Mouth sores can be a pain, especially when it affects your eating and talking. Two common mouth sores we may hear are cold sores and canker sores. These terms may be confused as being the same condition but in two different names, but they are not. In fact, after you know the difference, telling them apart is quite easy.
Cold sores often occur outside of the mouth; they are fluid-filled and caused by a virus. Canker sores occur inside the mouth; they are small, shallow ulcers and not caused by a virus. In fact, the cause of canker sores are unknown. However, we do know that citrus or acidic fruits and vegetables like lemons, oranges, pineapples, apples, figs, tomatoes, and strawberries attribute to the formation of canker sores. Injury to the gum tissues can also trigger a canker sore, i.e. by a sharp tooth or misfitted denture.
Cold sores, or Herpes simplex labialis (HSL), can be very painful for some people, while some people infected with the virus may not experience any symptoms at all. Cold sores are caused by the herpes simplex virus I, actually both herpes simplex I and II can cause cold sores. Once infected with this virus, the virus stays with the affected person for life. To prevent from catching this virus, it is best to avoid contact with fluids of the infected person, for example, kissing, sharing utensils, drinking cups, and anything else the person with a cold sore may have used.
Cold sores usually go away after a few days on their own, but there are remedies over the counter to help relieve the symptoms of cold sores. Abreva is the only FDA-approved over-the-counter treatment of cold sores that can reduce the duration of cold sore symptoms, the number of occurrences of cold sores, as well as relieving the pain. Abreva contains the active ingredient docosanol 10%, that’s used to treat cold sores. Other remedies that you may try to relieve the pain from cold sores are topical analgesics, like benzocaine; you can find products containing these ingredients at your local pharmacy over-the-counter. There are also natural lysine-containing products that you can use to prevent the spread of cold sores. You can also look for the common ingredients types: analgesics (menthol, camphor, phenol), and skin protectants with sunscreen (dimethicone allantoin; dimethicone being the sunscreen ingredient).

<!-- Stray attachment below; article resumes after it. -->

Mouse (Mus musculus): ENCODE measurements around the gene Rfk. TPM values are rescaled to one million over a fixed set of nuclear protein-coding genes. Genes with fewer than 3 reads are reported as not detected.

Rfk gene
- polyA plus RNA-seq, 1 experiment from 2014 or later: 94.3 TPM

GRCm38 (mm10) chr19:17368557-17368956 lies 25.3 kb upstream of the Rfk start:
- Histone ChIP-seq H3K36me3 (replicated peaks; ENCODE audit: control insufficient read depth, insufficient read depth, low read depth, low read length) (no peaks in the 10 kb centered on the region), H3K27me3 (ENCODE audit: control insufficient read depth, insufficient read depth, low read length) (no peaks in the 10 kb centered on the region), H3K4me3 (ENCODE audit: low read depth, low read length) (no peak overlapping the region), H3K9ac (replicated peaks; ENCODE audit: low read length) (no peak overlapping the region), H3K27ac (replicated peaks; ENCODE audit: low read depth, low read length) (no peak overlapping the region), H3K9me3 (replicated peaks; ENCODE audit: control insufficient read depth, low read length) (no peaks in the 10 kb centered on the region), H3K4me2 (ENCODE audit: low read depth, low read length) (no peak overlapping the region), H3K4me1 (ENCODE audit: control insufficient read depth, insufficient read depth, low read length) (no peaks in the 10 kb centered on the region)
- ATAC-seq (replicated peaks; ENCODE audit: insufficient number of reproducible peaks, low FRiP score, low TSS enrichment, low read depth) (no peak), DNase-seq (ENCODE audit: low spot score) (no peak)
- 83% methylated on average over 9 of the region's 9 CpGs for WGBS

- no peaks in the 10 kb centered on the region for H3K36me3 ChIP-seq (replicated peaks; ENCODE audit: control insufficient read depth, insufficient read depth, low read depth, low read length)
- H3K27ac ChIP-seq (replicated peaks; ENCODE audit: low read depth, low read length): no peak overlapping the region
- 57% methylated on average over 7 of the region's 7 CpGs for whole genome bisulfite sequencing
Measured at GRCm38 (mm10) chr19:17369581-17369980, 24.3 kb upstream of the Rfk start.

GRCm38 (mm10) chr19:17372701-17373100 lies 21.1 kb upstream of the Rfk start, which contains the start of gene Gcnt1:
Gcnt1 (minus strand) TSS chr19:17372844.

There are two types of canker sores, or Recurrent Aphthous Stomatitis (RAS): simple and complex. Simple canker sores are the most common type of canker sore. Complex canker sores occur more often in people who have had them before, and may be an indication to a bigger underlying problem such an impaired immune system, nutrition deficiency in vitamin B-12, zinc, folic acid, iron, etc., or gastrointestinal tract disease like Celiac disease and Chrohn’s disease.
Canker sores are characterized by one or more painful sores inside the mouth, either on the tongue, soft palate (the posterior region of the roof of the mouth), or inside the cheeks in the mouth. You may experience a tingling or burning sensation before the appearance of a canker sore. These painful sores are round , white, or gray in appearance, and have a red border. In cases of severe canker sores, the person may experience a fever, feel sluggish, and have swollen lymph nodes.
There are over-the-counter remedies to relieve canker sores, including oral debriding (plaque removing), wound cleansing, pain-relieving (topical oral anesthetics) products, as well as topical oral protectants and rinses. Cleansing and debriding agents contain the active ingredients: carbamide peroxide, hydrogen peroxide, or sodium bicarbonate. Beware that the prolonged use of these agents can lead to tissue irritation and tooth enamel decalcification. You can also look for analgesics (benzocaine), and use that with an antiseptic (benzalkonium chloride).
Your doctor may prescribe Magic mouthwash for your canker sore, but there is no standard formula for this treatment. The most popular formulation includes an anesthetic such as lidocaine, an antihistamine such as diphenhydramine, plus maalox. The person may add antifungals, corticosteroids, and antibiotics for treating infections or inflammations. You can find these ingredients over-the-counter in your local pharmacy and mix your own mouthwash. You will need diphenhydramine, maalox and ibuprofen liquid, and mix together the same amount of each ingredient and make a 1 to 1 to 1 mixture. This formulation should be used 4 times a day, by swishing 5 ml (1 teaspoon) of the mixture in the mouth for 1 to 2 minutes, then spitting out. Do not eat or drink for 30 minutes after use.
If these remedies do not relieve your symptoms in a few days, please consult your doctor before taking the next step.
A Registered Pharmacist providing resources to help people cope with their everyday health-related illnesses and symptoms.
Free consultations and recommendations given on our website! www.DrugOTC.com
Article Source: http://www.articlesbase.com
Article Posted: April 26, 2012